Federal court rules against stem cell clinic

A federal court in Florida issued a decision holding US Stem Cell Clinic and their chief scientific officer, Kristin Comella, PhD, adulterated and misbranded a stem cell drug product make from a patient’s adipose tissue, according to an announcement by the U.S. Food and Drug Administration (FDA).

Thought to treat or prevent chronic diseases and injuries, stem cell therapy, or regenerative medicine, involves implanting specialized cells into a person. For example, if a person has heart disease, the cells could be injected into the heart muscle, and the healthy transplanted cells could then contribute to repairing defective heart muscle. A common form of this type of therapy is a bone marrow transplant.

Some clinics are performing fat-derived stem cell therapy, where a practitioner removes a small amount of a person’s fat, processes it, and inject it back into them. This is thought to jump-start the healing process. The therapy is not FDA-approved, though hundreds of clinicians and clinics across the U.S. offer fat-derived stem cell therapy, according to the Cell Surgical Network.

As previously reported on Integrative Practitioner, the FDA called on clinics to prove the safety and efficacy of fat-derived stem cell treatments through rigorous clinical trials. To make this feasible for small businesses, the agency announced a streamlined clinical trial process, where clinics can team up on trials and pool their patients to save time and money. At the time, the FDA said it was offering up to a 36-month grace period for clinics to comply with its guidelines. Clinics can continue to operate on patients without clinical trials for now, but the FDA is monitoring and warning patients to do their part to stay safe.

The U.S. Department of Justice, on FDA’s behalf, initiated this action against US Stem Cell Clinic and Comella in May 2018, seeking a permanent injunction to stop the defendants’ illegal behavior after several attempts to provide the clinic and the individual defendants the opportunity to work with the agency to come into compliance with FDA regulations and protect patients from harm.

The FDA initially raised concerns about US Stem Cell in a warning letter issued in 2017 for marketing stem cell products without FDA approval and for significant deviations from current good manufacturing practice requirements, following an FDA inspection of the facility that found that the company was administering its product intravenously or via other methods of administration to treat a variety of serious diseases or conditions, including Parkinson’s disease, amyotrophic lateral sclerosis (ALS), chronic obstructive pulmonary disease (COPD), heart disease, and pulmonary fibrosis. The FDA has not approved any biological products manufactured by US Stem Cell Clinic for any use, according to the statement.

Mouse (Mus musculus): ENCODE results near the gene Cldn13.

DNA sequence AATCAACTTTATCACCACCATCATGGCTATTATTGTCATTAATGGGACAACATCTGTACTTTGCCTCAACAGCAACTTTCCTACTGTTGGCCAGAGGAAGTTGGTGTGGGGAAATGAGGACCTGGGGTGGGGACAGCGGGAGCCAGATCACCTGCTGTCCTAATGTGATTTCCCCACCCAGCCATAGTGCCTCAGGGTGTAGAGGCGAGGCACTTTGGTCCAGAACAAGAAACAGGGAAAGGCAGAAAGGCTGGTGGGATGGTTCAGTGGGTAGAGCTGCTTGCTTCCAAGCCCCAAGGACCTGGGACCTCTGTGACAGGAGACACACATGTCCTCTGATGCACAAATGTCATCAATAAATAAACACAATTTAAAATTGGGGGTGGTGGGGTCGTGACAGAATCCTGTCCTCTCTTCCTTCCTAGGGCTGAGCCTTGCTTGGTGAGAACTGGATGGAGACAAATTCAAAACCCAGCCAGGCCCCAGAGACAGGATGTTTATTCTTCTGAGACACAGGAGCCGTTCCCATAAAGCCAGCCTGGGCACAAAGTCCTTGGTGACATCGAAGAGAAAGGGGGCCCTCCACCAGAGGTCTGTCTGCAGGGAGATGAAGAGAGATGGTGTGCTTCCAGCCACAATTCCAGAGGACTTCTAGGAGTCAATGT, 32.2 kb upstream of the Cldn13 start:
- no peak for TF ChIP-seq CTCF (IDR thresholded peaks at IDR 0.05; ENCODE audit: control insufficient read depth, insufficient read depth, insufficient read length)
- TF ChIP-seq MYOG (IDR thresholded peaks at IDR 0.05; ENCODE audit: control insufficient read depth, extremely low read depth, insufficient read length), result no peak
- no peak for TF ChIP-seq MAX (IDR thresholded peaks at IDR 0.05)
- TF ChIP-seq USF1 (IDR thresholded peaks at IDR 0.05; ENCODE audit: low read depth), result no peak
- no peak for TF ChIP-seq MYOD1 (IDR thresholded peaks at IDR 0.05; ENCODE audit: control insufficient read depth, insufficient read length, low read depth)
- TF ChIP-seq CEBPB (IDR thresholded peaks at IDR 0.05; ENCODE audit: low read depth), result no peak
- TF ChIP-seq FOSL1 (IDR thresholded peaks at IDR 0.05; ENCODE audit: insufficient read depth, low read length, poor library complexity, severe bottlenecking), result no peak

The clinic was also cited for its failure to establish and follow appropriate written procedures designed to prevent microbiological contamination of products purporting to be sterile, which puts patients at risk for infections.

 Following these steps, a U.S. court previously entered a consent decree of permanent injunction agreed to by the FDA and defendant Theodore Gradel, a former manager of US Stem Cell, that requires Gradel to notify the FDA if he intends to re-enter the biologics industry and to comply with any corrective actions ordered by the FDA.

In a separate action, the FDA is also seeking a permanent injunction to stop the California Stem Cell Treatment Center, with locations in Rancho Mirage and Beverly Hills; Cell Surgical Network Corporation in Rancho Mirage, California; and Elliot B. Lander, MD and Mark Berman, MD, from marketing to patients cellular products without FDA approval. That litigation is ongoing.

“Cell-based regenerative medicine holds significant medical opportunity, but those in this field who do not operate in compliance with the law can potentially cause serious harm to patients,” said Ned Sharpless, MD, acting FDA Commissioner. “We support sound, scientific research and regulation of cell-based regenerative medicine. The FDA has advanced a comprehensive policy framework to promote the development and approval of regenerative medicine products. But at the same time, the FDA will continue to take action—such as issuing warning letters or initiating court cases—against  clinics that abuse the trust of patients and endanger their health with inadequate manufacturing conditions or by manufacturing and promoting products in ways that make them drugs under the law, but which have not been proven to be safe or effective for any use. It is our responsibility to promote and protect public health, and we take this responsibility seriously.”